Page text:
The yordles are here! Patch 2.14 introduces the Beyond the Bandlewood expansion and Bandle City, the final region in Legends of Runeterra, as well as a plethora of powerful cards that make up the largest expansion the game has seen to date.
Here are five decks to try once the new cards drop Aug. 25!
Deck code: CECAEAQGCQXAMBIKAQCRUKERAGTACAYFAYCQWDIBAMDBCAQBAUFNCAIBAIDCMAA
Fizz Nami Elusives is an aggressive deck that aims to flood the board with Elusives and buff them with Nami and/or Fleet Admiral Shelly while simultaneously locking your opponent out of the game with the new Prank mechanic. It plays very similarly to old Fizz Twisted Fate, but makes use of cheap units to stabilize against early aggression and board buffs to close out games instead of using burn like Mystic Shot and Get Excited to achieve similar results. Warning Shot and Pokey Stick can serve as over-the-top burn in certain instances, but those situations should be a tad more rare than they were during the peak of TF Fizz. This deck should have solid matchups across the general field, with the main exception of Discard Aggro - though tough, that matchup should still be playable.
In the mulligan, look for all of your one drops, Kelp Maidens, and Trinket Trade. Keep Pokey Stick against the mirror and opposing aggro decks, as it will serve as acceptable removal against any 1 Health units they may have - the most notable of which being Daring Poro against Discard Aggro. Stress Defense is also considerable to keep if you feel like you will need the protection against a damage-based removal deck or would like access to a pseudo-Hush for an opposing unit (think Lee Sin), but only do this if your pre-mulligan hand is already strong. Also note that despite being a champion, keeping Nami will often be a mistake - you want to play her once you have already established your Elusive threats and have adequate mana for spells at your disposal, which will not be until later in the game.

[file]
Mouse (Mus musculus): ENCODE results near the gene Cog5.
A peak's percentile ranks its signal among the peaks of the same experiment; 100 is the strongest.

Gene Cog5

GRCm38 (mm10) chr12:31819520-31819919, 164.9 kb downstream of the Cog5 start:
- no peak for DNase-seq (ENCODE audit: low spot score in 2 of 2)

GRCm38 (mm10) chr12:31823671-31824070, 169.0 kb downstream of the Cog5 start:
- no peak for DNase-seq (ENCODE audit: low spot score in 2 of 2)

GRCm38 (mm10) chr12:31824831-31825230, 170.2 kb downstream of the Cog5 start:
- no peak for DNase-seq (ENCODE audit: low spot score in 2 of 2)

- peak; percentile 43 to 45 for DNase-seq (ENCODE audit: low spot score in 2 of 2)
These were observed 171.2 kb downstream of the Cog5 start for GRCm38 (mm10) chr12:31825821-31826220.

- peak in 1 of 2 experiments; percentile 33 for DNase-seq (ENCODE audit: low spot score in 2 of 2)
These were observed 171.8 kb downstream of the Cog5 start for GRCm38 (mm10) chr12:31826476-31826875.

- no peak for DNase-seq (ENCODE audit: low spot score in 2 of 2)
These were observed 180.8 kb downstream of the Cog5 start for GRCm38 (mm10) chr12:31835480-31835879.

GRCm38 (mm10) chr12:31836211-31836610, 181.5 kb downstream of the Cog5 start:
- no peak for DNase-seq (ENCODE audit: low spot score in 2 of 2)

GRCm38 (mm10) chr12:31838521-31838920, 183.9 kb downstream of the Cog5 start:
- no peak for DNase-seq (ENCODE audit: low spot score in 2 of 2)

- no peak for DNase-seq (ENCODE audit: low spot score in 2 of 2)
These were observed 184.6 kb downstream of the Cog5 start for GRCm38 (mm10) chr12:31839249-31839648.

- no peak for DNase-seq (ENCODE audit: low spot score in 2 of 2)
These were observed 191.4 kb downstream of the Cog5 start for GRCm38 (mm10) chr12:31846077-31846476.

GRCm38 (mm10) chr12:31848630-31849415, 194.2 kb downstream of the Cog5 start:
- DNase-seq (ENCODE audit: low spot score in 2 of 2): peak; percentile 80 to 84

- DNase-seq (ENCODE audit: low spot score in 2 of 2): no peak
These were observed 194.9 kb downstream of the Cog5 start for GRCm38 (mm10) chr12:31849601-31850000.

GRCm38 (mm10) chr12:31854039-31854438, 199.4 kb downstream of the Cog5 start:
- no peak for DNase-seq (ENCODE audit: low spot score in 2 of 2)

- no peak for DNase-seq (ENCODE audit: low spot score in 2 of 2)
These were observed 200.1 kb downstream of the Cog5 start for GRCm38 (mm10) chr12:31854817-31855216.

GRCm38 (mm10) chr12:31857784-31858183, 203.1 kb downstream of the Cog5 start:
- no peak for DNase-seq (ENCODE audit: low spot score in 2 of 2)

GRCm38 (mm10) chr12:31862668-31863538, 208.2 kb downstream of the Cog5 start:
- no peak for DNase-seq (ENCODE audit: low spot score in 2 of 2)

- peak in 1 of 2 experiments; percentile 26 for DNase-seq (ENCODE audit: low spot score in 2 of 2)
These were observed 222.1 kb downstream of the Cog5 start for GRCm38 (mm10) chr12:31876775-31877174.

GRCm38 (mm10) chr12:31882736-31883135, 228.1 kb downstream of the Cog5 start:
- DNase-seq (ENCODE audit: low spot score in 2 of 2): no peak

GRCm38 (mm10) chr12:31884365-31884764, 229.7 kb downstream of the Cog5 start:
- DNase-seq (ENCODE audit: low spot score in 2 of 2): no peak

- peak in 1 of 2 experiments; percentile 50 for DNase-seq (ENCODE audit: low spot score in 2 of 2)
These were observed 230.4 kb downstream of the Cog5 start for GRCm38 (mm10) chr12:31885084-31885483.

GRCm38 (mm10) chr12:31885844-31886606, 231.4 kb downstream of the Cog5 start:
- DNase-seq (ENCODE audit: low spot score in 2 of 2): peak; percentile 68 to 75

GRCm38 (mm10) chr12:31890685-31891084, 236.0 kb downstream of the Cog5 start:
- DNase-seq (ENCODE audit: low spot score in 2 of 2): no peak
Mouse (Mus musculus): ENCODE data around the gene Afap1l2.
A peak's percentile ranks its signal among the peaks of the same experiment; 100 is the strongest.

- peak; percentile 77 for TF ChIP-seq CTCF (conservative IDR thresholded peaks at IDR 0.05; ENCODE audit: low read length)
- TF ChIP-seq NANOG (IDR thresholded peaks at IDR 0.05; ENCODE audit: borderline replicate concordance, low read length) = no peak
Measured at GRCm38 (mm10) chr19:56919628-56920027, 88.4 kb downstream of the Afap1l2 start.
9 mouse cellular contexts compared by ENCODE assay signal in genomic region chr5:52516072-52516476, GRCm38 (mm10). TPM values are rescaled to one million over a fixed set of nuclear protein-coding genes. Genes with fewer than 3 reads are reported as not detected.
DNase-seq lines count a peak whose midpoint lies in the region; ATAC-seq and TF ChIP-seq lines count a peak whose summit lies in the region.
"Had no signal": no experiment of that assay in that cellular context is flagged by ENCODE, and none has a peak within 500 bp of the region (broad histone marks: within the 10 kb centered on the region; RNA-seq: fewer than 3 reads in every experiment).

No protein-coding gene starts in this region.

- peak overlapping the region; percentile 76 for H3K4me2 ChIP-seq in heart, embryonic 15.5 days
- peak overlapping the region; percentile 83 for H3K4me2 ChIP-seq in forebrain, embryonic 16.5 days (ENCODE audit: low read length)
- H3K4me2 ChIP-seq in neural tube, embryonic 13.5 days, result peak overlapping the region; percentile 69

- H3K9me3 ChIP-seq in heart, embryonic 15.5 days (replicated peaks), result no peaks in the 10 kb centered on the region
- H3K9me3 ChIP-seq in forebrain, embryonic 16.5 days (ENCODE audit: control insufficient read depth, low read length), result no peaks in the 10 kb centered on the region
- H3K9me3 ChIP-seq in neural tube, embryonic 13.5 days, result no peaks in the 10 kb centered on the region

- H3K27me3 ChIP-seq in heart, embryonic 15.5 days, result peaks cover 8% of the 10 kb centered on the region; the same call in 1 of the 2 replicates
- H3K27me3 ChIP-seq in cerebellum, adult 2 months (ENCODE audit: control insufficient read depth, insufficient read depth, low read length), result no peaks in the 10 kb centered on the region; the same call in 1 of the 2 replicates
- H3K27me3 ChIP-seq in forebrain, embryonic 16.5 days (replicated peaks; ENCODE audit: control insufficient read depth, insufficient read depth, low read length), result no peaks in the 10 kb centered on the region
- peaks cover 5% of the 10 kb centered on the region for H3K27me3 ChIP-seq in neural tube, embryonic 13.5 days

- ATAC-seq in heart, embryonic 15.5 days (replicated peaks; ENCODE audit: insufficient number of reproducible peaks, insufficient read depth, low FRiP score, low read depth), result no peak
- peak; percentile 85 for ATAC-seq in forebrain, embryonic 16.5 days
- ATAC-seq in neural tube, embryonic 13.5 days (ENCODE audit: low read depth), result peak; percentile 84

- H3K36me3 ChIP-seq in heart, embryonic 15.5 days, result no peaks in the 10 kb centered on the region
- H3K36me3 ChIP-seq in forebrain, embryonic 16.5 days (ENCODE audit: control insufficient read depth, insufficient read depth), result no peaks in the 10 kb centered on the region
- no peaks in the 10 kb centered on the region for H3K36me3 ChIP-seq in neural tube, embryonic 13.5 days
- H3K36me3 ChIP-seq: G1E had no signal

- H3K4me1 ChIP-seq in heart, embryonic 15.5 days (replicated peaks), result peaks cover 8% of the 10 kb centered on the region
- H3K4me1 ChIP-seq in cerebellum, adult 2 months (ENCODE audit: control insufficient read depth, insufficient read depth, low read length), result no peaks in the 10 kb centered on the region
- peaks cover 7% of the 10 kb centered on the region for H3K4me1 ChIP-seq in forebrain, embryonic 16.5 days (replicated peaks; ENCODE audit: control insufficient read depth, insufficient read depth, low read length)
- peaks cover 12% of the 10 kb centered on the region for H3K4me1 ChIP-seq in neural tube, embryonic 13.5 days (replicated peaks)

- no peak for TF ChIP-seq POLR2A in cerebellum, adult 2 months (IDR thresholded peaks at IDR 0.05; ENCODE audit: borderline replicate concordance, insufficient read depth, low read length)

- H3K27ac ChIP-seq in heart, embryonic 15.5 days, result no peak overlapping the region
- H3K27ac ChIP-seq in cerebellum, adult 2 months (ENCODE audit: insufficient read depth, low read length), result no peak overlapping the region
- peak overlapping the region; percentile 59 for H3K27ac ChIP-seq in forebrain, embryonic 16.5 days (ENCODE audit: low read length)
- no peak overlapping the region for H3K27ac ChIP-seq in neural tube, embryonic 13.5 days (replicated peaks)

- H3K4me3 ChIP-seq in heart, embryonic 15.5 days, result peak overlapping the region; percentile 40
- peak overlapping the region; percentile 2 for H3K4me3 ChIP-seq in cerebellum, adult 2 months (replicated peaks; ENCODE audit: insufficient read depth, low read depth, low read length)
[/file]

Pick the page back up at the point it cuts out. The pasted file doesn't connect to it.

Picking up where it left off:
How to play Nami Fizz Elusives
When piloting this deck, try not to use your Pranks and the Tiny Spear/Tiny Shield created by Yordle Squire too proactively in the early game, as they serve as triggers to give Fizz Elusive on your attacks turns, grant Marai Songstress Elusive, and trigger Nami and Fleet Admiral Shelly’s buff effects. It is fine to use them liberally when you have spells like Warning Shot and Trinket Trade at your disposal, but if you do not, firing them off too early may end up being a losing play. Being more conservative with your Focus spells will also allow you to bank spell mana, which will result in Nami levelling up more efficiently.
Deck code: CECACAYECIBQKAYCAYGQKAIEBQGSOKBNAMAQGFBHG4BACAIEAEAQIBAQAA
Discard Aggro received a ton of new support in Beyond the Bandlewood. Fallen Rider is a great piece of discard fodder that will replace the mediocre Jury-Rig, while Reborn Grenadier is an extremely versatile unit that both serves as a discard outlet and discard fodder (though he is much better as fodder). Noble Rebel is also a serviceable Overwhelm unit that is cheaper and does not have as low of a power floor as Crowd Favorite; trading off an early board often results in Crowd Favorite having subpar stats, whereas you can attack in the early game with little repercussion when playing Rebel.
The mulligan for Discard Aggro can be somewhat tricky. In general, you are looking for your one-drops, Poro Cannon, Boom Baboon, House Spider, Draven, and at least one form of discard fodder. Always try and sculpt your hand in such a way where you have at least one form of discard fodder and a discard outlet to enable it. Also, do not keep Noble Rider, Jinx, or Augmented Experimenter - your early game pressure comes first.
How to play Discard Aggro
Despite these new additions, the deck should play similarly to how Discard Aggro has always been played in the past: swarm the board early, get a Vision buff if you can, and finish with a leveled up Jinx creating Rockets as your top-end and/or Get Excited dealing lethal burn damage. The inclusion of Boom Baboon should also make Fallen Rider an absolute menace, as you will be able to drag Fearsome blockers out of the way and allow Rider to hit the Nexus more reliably.
Deck code: CECQEAYFAYIAKAQGAQNB2JR2AEBQMCABAUDACAIFAUEQEAICAYEQGAIFAEOTCAICAECSAII
Senna’s introduction to Legends of Runeterra breathes new life into the old-school Bilgewater Go Hard strategy. If you have Senna on board, two copies of Go Hard in your hand, and have already resolved two Go Hards, Senna’s spell acceleration ability allows you to put both Go Hards on the stack; by doing so, the second Go Hard that resolves on the stack will transform into Pack Your Bags.
This means that you can cast Pack your Bags for two mana and at Fast speed, which is extremely powerful if you can pull it off and should end many games on the spot. The release of Marai Warden also further enables BW Go Hard to apply pressure by establishing an early board presence. This deck should perform well against Discard Aggro, so if you start frequently encountering it during this season, BW Go Hard should be a good meta call.